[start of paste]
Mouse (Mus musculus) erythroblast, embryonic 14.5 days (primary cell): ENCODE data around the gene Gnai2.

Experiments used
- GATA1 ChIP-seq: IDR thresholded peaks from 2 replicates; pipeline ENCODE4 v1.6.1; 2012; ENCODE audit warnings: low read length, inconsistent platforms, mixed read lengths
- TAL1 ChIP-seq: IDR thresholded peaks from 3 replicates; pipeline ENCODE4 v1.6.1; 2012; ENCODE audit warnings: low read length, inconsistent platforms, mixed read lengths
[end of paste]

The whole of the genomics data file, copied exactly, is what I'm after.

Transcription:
Mouse (Mus musculus) erythroblast, embryonic 14.5 days (primary cell): ENCODE data around the gene Gnai2.

Experiments used
- GATA1 ChIP-seq: IDR thresholded peaks from 2 replicates; pipeline ENCODE4 v1.6.1; 2012; ENCODE audit warnings: low read length, inconsistent platforms, mixed read lengths
- TAL1 ChIP-seq: IDR thresholded peaks from 3 replicates; pipeline ENCODE4 v1.6.1; 2012; ENCODE audit warnings: low read length, inconsistent platforms, mixed read lengths